Chris Lewis, Microsoft’s European vice president of interactive entertainment, has said when Xbox was first released 10 years ago, the firm had “a vision” for what the connected world of online gaming “would mean in the future.”
Speaking with Edge in a retrospective on the original Xbox console, Lewis said the “anticipation and excitement” for the console was “enormous.”
“I think back to that point there were a couple of things that defined us,” he said. “Undoubtedly, one was what we saw as our killer app, if you’ll excuse the pun, but it’s what Halo represented for us back then. It became part of what is a $2 billion entertainment franchise. While we were positive about what it stood for, we had no idea it would evolve in the way it has.
“So that plus the work we were doing with third-party publishers back then was growing rapidly, particularly Ubisoft and Splinter Cell, another defining game for Xbox that really allowed us to establish the platform in a powerful way.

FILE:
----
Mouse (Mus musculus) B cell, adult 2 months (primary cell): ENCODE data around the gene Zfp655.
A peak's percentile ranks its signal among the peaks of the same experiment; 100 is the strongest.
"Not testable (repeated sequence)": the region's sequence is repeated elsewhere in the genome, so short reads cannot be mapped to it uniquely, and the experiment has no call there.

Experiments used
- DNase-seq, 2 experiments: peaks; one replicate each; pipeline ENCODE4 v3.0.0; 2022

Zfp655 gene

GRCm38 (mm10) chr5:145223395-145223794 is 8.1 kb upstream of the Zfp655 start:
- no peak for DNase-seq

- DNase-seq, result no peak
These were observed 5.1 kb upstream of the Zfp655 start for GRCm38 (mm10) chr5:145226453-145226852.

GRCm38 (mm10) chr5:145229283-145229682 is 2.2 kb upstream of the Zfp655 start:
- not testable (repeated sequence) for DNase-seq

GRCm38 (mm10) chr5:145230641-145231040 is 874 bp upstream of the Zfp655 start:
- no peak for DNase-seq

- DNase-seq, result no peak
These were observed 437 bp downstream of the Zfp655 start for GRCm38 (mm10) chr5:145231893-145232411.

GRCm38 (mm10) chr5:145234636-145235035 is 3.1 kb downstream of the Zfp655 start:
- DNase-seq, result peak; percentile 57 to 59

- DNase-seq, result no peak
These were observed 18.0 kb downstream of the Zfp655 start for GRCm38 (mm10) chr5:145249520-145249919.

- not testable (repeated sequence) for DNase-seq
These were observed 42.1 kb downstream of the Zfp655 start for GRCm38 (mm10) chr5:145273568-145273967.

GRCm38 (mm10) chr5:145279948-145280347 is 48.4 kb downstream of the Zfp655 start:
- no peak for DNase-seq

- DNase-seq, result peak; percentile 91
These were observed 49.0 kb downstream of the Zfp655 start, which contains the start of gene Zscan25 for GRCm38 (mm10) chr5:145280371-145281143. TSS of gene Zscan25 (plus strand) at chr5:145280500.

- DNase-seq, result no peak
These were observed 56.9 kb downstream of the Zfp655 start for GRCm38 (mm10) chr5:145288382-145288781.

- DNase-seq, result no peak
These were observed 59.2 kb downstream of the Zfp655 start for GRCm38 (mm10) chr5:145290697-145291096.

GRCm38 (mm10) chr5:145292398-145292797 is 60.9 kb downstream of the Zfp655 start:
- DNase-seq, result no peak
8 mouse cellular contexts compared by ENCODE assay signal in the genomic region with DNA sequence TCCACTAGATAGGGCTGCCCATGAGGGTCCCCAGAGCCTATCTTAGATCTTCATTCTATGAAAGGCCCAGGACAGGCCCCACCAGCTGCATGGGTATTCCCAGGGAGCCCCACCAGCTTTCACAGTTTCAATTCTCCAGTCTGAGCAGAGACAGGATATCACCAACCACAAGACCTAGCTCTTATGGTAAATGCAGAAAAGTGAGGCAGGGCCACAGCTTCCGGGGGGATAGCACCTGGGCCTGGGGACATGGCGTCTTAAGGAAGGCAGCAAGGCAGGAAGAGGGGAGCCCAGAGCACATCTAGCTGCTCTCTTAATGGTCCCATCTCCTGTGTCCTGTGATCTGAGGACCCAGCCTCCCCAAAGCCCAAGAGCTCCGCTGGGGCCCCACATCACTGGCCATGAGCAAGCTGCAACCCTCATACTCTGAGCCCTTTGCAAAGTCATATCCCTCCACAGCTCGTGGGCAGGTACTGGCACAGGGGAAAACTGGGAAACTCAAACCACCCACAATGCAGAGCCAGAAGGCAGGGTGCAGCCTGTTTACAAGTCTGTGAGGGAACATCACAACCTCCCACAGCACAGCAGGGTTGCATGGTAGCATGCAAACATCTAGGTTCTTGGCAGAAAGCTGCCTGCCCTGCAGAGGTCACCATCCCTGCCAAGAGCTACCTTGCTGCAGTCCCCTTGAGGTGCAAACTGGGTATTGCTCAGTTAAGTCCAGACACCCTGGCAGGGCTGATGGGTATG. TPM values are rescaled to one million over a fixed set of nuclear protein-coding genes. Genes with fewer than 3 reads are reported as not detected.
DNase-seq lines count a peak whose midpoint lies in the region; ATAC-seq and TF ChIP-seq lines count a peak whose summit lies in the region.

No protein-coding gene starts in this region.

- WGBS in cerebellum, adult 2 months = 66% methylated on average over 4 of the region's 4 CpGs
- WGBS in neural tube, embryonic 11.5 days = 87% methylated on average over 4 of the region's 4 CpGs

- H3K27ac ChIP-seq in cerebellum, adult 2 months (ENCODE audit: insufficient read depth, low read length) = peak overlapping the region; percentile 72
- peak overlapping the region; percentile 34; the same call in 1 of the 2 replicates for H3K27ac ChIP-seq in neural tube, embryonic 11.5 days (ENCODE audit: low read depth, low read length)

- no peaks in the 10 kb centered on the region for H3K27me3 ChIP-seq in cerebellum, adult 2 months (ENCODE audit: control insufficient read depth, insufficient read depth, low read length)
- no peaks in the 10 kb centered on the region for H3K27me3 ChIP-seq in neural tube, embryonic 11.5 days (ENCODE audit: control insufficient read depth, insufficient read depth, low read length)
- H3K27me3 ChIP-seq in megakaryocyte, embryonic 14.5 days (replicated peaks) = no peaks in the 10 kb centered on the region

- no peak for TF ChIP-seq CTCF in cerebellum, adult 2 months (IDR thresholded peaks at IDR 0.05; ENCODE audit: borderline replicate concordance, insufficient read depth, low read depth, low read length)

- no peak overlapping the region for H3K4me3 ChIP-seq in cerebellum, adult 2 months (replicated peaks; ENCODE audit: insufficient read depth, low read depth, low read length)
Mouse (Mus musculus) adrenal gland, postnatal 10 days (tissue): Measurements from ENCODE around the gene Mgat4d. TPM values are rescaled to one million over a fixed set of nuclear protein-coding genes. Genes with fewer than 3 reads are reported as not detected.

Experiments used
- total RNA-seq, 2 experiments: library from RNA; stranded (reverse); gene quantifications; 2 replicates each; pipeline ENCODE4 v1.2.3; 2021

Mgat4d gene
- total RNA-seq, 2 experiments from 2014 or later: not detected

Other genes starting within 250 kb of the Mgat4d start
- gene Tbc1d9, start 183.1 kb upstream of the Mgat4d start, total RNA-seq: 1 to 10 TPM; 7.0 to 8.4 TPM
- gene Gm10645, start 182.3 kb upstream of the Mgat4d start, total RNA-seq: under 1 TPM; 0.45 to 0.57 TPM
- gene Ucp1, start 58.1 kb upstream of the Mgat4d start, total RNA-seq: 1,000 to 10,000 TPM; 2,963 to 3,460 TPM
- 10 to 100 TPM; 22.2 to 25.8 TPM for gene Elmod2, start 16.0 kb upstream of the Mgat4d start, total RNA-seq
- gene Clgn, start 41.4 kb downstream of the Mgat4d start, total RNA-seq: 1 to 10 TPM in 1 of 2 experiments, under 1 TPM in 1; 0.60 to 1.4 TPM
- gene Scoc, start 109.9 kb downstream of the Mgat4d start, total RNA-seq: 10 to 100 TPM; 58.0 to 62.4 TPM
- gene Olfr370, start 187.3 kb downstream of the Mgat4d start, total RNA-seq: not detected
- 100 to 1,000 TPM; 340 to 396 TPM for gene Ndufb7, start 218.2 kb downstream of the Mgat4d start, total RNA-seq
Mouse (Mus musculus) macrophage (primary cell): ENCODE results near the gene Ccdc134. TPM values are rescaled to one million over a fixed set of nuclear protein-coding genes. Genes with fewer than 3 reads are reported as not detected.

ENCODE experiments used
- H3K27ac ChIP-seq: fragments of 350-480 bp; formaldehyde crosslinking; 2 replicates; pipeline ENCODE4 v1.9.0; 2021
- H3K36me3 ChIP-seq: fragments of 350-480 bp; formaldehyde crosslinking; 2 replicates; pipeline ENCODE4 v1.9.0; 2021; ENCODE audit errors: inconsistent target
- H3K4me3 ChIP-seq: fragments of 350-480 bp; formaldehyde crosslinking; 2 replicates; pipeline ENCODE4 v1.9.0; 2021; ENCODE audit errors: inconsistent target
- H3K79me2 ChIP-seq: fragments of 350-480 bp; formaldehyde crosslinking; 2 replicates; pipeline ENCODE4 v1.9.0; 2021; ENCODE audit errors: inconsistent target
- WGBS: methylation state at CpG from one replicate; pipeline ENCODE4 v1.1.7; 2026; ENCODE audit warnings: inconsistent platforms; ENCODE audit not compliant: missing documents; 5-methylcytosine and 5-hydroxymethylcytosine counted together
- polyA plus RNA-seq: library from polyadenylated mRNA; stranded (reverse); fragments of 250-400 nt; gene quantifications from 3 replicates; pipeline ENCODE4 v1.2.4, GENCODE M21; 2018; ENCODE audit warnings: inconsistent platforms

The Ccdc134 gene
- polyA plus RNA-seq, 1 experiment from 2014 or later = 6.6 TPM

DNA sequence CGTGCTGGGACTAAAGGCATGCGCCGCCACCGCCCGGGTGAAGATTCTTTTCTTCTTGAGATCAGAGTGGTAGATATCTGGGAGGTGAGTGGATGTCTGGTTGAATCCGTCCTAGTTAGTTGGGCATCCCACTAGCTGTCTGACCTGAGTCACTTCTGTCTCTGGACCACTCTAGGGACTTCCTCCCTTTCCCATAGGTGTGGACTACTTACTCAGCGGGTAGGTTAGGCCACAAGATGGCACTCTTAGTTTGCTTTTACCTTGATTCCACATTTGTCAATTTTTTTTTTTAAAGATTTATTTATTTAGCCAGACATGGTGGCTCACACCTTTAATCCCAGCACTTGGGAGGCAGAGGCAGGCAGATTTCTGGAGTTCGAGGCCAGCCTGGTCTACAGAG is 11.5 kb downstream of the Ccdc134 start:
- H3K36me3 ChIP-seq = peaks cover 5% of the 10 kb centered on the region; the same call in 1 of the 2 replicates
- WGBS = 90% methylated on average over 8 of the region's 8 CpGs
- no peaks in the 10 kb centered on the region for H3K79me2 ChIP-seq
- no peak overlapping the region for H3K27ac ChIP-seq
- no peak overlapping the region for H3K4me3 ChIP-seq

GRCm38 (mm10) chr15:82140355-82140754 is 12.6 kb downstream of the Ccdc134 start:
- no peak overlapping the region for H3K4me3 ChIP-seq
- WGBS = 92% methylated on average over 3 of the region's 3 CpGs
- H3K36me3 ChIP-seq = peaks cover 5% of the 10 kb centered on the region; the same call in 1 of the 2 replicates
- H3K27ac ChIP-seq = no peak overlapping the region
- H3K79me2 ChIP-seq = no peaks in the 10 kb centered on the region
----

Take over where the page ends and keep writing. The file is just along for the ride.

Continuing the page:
“I think while we knew we wanted to stand for entertainment broadly, we were focused on the core gaming community. That said, there was an Ethernet port on the back of that box, and we had a vision for what that connected world of online gaming would mean in the future. There were a number of key individuals in the company who had that foresight to architect the Xbox with online gaming at its core.”
Lewis goes on to say Microsoft knew it had to establish itself quickly, “because it would define” how partners would come to work with the company.
“We were first with many things we were proud of,” he said. “So I was confident we had the appetite for it. Could I have seen us here in ten years time? No. Did I think we would have 57 million Xbox 360s out there and growing? No, I probably wouldn’t have guessed we’d have that much momentum.
“But we were in for the long term and that it was a marathon, not a sprint.”
Microsoft is celebrating its decade in the console industry today. The original Xbox was released on November 15, 2001 with Halo as its flagship title.